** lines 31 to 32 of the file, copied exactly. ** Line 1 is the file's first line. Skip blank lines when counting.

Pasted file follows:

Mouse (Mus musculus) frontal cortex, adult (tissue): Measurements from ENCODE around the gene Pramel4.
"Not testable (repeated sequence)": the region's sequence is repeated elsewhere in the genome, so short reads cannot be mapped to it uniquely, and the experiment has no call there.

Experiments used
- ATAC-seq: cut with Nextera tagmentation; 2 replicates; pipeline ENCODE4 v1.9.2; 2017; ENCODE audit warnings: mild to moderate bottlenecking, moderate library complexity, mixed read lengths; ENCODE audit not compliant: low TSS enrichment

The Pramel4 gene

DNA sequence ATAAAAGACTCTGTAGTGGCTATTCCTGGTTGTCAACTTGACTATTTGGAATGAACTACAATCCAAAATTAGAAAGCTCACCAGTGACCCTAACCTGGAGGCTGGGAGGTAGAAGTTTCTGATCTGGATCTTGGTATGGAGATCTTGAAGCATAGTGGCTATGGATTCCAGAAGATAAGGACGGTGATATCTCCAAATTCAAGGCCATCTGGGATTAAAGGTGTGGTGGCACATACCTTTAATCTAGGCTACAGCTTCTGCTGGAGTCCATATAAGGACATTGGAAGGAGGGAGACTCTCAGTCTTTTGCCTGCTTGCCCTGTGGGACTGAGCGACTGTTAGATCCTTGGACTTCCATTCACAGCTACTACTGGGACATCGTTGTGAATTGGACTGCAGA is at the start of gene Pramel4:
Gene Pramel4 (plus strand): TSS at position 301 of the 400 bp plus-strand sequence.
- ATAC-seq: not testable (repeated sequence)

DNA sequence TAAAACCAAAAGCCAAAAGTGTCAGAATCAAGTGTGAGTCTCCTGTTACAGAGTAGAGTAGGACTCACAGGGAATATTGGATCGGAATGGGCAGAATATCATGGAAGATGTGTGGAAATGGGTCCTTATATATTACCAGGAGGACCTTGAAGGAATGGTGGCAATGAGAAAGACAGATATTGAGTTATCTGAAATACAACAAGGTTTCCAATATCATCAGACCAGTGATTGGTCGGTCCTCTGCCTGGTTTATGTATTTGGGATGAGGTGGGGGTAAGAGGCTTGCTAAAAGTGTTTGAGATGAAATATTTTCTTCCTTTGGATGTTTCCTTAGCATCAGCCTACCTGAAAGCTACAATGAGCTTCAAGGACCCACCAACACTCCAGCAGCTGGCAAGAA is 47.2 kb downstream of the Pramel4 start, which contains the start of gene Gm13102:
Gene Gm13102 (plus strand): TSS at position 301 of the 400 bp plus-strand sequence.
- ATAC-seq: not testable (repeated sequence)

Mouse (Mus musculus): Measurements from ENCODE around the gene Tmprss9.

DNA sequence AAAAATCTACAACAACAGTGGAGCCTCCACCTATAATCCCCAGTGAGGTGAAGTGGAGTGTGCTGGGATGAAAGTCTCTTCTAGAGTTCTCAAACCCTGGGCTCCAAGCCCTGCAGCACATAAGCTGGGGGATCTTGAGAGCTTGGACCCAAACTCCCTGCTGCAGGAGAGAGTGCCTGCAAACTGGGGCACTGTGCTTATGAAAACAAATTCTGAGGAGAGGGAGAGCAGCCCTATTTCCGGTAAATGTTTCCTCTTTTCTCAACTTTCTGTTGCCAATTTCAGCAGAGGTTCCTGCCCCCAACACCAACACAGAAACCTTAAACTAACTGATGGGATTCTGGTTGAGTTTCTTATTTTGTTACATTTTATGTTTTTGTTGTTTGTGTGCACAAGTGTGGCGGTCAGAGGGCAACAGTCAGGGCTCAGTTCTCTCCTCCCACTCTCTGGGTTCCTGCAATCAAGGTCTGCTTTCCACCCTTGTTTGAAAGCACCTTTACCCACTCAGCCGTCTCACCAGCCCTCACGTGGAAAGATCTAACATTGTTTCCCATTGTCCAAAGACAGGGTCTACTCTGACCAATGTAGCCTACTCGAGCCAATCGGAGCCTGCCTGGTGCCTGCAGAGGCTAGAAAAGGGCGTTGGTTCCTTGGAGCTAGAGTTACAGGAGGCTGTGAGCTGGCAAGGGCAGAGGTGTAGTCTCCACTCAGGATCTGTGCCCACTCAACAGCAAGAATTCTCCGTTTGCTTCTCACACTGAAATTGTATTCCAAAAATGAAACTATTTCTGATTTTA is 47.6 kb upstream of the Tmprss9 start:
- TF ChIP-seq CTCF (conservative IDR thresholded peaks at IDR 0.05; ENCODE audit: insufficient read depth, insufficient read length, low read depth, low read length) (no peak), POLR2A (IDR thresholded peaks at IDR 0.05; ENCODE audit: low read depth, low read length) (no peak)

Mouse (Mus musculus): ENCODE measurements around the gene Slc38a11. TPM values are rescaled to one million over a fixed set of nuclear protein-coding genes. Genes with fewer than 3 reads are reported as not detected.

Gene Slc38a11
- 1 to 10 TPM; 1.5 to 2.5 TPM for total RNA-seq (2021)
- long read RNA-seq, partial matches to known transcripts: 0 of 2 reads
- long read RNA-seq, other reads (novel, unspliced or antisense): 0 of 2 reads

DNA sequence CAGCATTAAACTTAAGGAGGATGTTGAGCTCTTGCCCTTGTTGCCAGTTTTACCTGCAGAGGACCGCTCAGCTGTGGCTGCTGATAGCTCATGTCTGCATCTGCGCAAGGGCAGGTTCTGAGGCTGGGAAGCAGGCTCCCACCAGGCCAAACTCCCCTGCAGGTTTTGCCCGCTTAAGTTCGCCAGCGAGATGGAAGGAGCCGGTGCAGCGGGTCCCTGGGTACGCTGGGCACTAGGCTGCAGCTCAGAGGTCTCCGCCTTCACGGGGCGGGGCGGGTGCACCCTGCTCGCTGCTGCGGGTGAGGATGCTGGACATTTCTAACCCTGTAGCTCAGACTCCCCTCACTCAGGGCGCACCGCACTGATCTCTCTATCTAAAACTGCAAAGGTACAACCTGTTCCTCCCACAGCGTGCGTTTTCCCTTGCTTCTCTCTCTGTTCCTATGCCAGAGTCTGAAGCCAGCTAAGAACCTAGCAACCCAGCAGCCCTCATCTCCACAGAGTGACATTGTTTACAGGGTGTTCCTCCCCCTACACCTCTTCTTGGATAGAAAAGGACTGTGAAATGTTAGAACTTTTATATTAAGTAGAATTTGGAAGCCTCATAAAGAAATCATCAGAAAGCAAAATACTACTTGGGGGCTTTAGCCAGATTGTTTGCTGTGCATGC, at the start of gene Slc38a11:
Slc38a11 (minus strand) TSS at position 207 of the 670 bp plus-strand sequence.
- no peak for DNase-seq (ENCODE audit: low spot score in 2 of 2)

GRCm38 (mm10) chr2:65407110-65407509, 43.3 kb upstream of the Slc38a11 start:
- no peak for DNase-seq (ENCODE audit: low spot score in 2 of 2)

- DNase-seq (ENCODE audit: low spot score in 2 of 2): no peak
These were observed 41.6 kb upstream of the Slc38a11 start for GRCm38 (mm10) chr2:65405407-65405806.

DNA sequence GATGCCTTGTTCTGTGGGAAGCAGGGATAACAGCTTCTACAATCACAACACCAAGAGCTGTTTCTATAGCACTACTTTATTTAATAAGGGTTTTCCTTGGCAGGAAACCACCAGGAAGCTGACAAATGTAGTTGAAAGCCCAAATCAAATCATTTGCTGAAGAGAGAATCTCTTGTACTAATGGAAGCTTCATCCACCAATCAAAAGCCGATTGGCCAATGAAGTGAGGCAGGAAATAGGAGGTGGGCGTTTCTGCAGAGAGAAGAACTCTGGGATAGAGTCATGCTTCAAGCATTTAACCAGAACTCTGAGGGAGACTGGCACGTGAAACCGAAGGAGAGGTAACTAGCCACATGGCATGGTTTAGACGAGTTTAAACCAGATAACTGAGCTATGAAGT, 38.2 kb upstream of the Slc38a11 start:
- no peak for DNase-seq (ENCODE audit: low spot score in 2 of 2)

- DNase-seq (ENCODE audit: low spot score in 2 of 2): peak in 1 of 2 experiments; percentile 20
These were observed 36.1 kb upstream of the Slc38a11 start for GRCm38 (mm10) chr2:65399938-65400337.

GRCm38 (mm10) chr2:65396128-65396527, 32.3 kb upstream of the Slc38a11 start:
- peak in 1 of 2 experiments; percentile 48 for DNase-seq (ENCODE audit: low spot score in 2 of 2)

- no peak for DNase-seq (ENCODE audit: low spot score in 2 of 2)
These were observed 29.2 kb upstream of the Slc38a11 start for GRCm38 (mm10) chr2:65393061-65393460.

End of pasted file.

GRCm38 (mm10) chr2:65396128-65396527, 32.3 kb upstream of the Slc38a11 start:
- peak in 1 of 2 experiments; percentile 48 for DNase-seq (ENCODE audit: low spot score in 2 of 2)